No Pain, No Gain

From the average gym goer to professional athletes, anyone can experience delayed onset muscle soreness, or DOMS. It strikes 24 to 72 hours after a period of reduced activity or when introduced to new exercises. The symptoms range from mild muscle tenderness to debilittating pain. If you’ve ever experienced this, you know the struggle of walking up and down the stairs and putting on pants in the morning. Your muscles feel stiff and are sore to the touch. To understand the types of activities that cause more severe and frequent soreness you need to know the different types of muscle contractions. There are isotonic contractions which generate force by changing the length of the muscle and isometric contractions which generate force without changing the length of the muscle. The two different types of isotonic contractions are concentric and eccentric contractions. Concentric contractions cause the muscle to shorten and generate force whereas eccentric contractions cause the muscle to elongate in response to a greater opposing force. Eccentric activities create the most intense soreness because they induce micro-injury more frequently than any other type of contraction.

Figure 1: Eccentric contraction

Many people look to the internet for ways to prevent and reduce the symptoms of their soreness. Some common ways people prevent soreness is by performing a cardio-based warm up or static stretching. Once the soreness kicks in, common ways people reduce their symptoms are non-steroidal anti-inflammatory drugs, massaging, cryotherapy, stretching, homeopathy, ultrasound, and electrical current modalities. Without any background knowledge, people might be wasting their time trying techniques that have no proven evidence of preventing or reducing soreness. What really is the best treatment to alleviate the symptoms of DOMS or is time your only option?

One study looked at the effects of stretching before and after exercise on muscle soreness. They did a systematic review of five different studies which all included young healthy adults as their participants. The participants stretched from 300 to 600 seconds between the studies and muscle soreness was measured at 24, 42, and 72 hours after exercise. They found that stretching before or after exercise has no effect on delayed onset muscle soreness.

Another study was performed that looked at if a warm-up or cool-down reduces delayed onset muscle soreness. They randomly assigned 52 healthy adults to four groups: a warm-up and cool-down group, a warm-up only group, a cool-down only group, and neither warm-up nor cool-down group. The warm-up and cool-down was 10 minutes of walking and the eccentric exercise was 30 minutes of walking backwards downhill on a treadmill inclined at 13 degrees at 35 steps per minute. The participants were asked to record their muscle soreness 10 minutes after exercise as well as 24, 48, and 72 hours after. The results showed that a cool-down had no effect on soreness and a warm-up produces a small reduction in muscle soreness.

It’s a day after your hard workout and you can’t walk. What do you do? A study in Sports Medicine found that cryotherapy, stretching, homeopathy, ultrasound, and electrical current modalities all have no effect on DOMS. They found that massage could have an effect based on the timing of the massage and the technique used. This data was also supported by a study done by Nicole Nelson, who found massages to be a promising result in reducing soreness.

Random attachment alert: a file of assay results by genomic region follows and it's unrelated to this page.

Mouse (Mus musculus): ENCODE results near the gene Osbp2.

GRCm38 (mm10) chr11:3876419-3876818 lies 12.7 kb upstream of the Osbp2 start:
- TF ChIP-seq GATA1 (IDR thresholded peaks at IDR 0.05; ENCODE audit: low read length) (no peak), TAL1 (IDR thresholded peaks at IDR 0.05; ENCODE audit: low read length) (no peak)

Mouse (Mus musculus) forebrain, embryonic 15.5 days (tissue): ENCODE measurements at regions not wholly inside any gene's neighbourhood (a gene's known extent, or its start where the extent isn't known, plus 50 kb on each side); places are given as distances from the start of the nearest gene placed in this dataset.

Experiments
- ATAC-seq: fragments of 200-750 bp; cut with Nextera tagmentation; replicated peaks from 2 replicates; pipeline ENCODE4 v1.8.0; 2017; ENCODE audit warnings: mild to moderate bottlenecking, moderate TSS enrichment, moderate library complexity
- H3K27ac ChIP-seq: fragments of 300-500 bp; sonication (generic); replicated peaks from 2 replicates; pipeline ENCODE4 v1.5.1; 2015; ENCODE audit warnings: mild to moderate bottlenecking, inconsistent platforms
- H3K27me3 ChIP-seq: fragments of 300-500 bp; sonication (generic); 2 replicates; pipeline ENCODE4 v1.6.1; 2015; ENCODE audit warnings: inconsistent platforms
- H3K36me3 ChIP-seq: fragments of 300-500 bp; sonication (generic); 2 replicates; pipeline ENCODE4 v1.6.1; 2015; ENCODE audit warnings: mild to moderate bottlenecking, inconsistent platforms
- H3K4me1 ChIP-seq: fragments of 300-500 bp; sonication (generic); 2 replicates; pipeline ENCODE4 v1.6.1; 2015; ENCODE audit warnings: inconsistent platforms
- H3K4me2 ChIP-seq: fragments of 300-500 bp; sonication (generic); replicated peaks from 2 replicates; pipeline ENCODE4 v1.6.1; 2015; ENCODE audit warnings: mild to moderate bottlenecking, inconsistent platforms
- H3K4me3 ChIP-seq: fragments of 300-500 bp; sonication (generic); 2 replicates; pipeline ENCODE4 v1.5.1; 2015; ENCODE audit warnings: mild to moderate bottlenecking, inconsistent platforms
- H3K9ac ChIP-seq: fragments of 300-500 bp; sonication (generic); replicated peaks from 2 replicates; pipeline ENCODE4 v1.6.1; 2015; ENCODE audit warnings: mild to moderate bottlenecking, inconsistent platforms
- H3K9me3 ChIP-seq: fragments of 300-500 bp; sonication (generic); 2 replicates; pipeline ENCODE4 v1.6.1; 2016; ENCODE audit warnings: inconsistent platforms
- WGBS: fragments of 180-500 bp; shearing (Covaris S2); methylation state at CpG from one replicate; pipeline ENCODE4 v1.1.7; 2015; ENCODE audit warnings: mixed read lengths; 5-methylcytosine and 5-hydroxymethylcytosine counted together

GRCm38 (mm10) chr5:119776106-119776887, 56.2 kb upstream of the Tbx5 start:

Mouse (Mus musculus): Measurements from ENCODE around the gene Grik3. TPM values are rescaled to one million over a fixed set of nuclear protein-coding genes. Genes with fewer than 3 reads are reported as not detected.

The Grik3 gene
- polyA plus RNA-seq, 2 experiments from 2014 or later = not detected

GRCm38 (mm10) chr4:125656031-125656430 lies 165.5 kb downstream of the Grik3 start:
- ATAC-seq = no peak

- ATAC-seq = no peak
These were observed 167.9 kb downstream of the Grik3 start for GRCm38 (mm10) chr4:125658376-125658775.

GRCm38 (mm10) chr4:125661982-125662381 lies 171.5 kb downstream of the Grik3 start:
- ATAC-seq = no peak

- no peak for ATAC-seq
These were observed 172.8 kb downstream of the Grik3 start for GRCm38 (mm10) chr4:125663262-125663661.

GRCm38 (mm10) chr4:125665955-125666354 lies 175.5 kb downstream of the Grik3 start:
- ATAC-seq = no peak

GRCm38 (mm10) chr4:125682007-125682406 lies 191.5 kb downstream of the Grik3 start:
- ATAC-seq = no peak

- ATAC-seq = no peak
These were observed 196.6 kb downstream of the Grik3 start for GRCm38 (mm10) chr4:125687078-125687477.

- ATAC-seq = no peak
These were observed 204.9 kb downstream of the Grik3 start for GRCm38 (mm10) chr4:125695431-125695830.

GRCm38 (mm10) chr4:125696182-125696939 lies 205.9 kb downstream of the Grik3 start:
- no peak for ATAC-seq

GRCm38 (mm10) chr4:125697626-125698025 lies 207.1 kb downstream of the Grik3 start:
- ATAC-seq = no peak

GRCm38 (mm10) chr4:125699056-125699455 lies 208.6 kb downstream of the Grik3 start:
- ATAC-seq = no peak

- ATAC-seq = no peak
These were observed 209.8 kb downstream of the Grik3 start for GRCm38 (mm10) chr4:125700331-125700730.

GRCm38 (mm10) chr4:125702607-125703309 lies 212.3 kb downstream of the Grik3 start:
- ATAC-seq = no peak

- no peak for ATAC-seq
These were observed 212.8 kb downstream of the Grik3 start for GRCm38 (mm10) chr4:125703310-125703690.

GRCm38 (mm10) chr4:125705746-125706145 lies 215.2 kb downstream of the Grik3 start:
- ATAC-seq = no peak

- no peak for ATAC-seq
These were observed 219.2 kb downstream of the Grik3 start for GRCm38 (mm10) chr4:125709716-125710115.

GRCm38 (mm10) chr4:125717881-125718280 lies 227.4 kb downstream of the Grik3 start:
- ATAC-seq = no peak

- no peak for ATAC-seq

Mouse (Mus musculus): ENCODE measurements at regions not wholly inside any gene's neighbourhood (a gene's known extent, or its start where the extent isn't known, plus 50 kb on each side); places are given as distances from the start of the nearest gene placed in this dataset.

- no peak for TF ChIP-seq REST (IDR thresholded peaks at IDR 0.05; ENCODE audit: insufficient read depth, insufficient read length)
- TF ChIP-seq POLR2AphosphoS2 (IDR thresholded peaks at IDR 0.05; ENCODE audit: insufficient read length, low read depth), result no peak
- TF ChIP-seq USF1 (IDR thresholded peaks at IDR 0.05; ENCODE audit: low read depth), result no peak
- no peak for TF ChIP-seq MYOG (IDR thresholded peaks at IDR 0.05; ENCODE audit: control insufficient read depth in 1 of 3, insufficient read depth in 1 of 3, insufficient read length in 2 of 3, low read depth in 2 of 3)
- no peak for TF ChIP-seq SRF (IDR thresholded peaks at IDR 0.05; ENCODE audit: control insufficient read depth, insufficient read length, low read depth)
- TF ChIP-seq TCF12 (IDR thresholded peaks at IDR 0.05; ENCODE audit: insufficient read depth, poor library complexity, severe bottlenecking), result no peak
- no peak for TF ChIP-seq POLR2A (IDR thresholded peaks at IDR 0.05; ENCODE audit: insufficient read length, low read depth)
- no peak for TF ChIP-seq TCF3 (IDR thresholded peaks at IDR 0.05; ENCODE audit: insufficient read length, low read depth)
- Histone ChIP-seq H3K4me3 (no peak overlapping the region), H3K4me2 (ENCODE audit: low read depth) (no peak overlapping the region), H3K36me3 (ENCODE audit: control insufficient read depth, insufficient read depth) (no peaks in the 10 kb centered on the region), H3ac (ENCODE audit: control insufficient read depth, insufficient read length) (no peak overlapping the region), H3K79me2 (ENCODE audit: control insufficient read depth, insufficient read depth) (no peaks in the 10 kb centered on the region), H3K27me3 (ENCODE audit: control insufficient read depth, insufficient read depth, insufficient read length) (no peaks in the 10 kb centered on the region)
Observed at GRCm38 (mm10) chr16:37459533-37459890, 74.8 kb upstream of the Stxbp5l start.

While there are a lot of studies done on DOMS, there are several limiatinos. One problem is that there are multiple ways to measure muscle soreness, so it can be hard to compare studies to each other. Some studies used a visual analogue scale and some used a 0-10 measurement. The mechanism for what causes delayed onset muscle soreness is still unknown, which makes it difficult to prescribe an accurate treatment. In one study, walking was the warm-up as well as the exercise to induce the muscle soreness. They didn’t look at if having a walking warm-up would still be effective if squats was the exercise inducing the muscle soreness. For some of the studies, the outcome measures were all self-reports so the participants could have mis-reported.

From my own personal experience, I experience delayed onset muscle soreness whenever I try out a new workout or increase the intensity of an old one. Usually, I just let the soreness runs its course and don’t do anything to reduce the symptoms. From the literature, it seems like the best thing to do is wait. To prevent DOMS you can try and ease into the exercise rather than performing it at full intensity the first time. Cryotherapy, stretching, homeopathy, ultrasound, and electrical current modalities all had no effect on muscle soreness. Warming up before exercise seemed to have a small effect, but won’t drastically reduce the severity of DOMS. There still needs to be a lot of research done on the mechanism of DOMS in order to find out the appropriate treatment.

Questions and Comments

Are there any other methods of prevention or treatment that work for you?

Have you tried any of the treatment options above and have they helped alleviate your soreness?